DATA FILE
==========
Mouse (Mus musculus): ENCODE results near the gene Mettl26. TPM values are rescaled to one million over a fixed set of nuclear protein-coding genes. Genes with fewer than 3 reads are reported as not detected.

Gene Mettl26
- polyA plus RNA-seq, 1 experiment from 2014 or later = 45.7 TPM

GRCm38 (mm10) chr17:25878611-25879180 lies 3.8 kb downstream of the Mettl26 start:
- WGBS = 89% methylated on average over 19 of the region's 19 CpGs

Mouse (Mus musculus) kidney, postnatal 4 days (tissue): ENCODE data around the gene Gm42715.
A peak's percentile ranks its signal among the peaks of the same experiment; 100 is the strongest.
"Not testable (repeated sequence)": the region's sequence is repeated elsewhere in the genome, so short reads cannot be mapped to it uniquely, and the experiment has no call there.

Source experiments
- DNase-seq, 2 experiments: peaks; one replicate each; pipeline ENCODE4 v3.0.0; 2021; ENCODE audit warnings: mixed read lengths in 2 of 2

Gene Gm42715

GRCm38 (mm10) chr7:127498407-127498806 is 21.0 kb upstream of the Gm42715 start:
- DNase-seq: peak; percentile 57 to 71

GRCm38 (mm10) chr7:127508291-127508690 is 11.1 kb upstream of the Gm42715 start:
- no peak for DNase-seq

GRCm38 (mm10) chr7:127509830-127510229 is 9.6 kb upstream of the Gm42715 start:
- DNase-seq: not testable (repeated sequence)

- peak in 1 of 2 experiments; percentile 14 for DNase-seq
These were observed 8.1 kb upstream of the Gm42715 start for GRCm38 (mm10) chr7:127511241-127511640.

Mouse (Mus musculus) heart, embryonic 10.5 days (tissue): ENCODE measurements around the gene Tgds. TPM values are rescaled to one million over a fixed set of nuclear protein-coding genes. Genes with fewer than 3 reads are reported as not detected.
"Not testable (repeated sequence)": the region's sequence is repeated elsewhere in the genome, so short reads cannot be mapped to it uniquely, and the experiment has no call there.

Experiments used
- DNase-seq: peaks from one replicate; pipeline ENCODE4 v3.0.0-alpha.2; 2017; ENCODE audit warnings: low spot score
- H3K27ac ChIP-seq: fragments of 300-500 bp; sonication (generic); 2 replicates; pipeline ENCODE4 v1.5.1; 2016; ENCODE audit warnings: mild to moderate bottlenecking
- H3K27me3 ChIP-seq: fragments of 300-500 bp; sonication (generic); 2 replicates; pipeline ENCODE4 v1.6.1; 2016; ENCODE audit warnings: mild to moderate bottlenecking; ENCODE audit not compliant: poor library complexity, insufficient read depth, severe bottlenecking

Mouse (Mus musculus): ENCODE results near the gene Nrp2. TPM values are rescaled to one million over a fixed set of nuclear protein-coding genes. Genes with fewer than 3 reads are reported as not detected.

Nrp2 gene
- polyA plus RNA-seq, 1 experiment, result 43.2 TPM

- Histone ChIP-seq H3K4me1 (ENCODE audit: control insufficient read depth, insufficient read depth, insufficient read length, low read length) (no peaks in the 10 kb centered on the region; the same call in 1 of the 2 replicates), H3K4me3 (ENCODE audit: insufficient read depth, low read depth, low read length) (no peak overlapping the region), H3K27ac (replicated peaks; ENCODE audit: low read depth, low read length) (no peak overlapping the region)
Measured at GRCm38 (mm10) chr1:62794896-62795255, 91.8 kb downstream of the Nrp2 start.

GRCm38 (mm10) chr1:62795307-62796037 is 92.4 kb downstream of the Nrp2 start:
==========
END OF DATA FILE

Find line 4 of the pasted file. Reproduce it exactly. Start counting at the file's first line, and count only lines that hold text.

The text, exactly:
GRCm38 (mm10) chr17:25878611-25879180 lies 3.8 kb downstream of the Mettl26 start: